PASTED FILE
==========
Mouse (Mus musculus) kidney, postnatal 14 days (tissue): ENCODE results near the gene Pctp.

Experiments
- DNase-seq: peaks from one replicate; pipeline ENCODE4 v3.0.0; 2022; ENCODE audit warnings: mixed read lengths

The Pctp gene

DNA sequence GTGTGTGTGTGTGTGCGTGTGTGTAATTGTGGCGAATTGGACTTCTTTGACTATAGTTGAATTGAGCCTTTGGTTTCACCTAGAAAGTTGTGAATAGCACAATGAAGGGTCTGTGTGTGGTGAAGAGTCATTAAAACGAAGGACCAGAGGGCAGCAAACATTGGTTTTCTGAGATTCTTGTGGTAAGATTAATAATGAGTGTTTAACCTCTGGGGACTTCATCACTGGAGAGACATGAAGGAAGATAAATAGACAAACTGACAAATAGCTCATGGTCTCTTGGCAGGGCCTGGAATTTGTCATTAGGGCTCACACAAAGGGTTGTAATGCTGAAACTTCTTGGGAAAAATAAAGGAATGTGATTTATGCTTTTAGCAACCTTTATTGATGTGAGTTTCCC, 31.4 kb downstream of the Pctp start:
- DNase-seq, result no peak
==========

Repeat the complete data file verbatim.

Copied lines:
Mouse (Mus musculus) kidney, postnatal 14 days (tissue): ENCODE results near the gene Pctp.

Experiments
- DNase-seq: peaks from one replicate; pipeline ENCODE4 v3.0.0; 2022; ENCODE audit warnings: mixed read lengths

The Pctp gene

DNA sequence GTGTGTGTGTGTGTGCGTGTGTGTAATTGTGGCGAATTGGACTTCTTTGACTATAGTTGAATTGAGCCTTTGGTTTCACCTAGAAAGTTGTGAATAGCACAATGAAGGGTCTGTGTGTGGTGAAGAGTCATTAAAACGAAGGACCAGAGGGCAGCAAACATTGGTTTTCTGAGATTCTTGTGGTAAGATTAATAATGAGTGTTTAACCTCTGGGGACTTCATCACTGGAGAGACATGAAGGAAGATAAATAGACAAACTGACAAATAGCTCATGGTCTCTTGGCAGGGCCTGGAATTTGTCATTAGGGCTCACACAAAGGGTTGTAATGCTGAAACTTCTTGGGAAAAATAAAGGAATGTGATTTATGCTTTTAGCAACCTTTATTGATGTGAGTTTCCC, 31.4 kb downstream of the Pctp start:
- DNase-seq, result no peak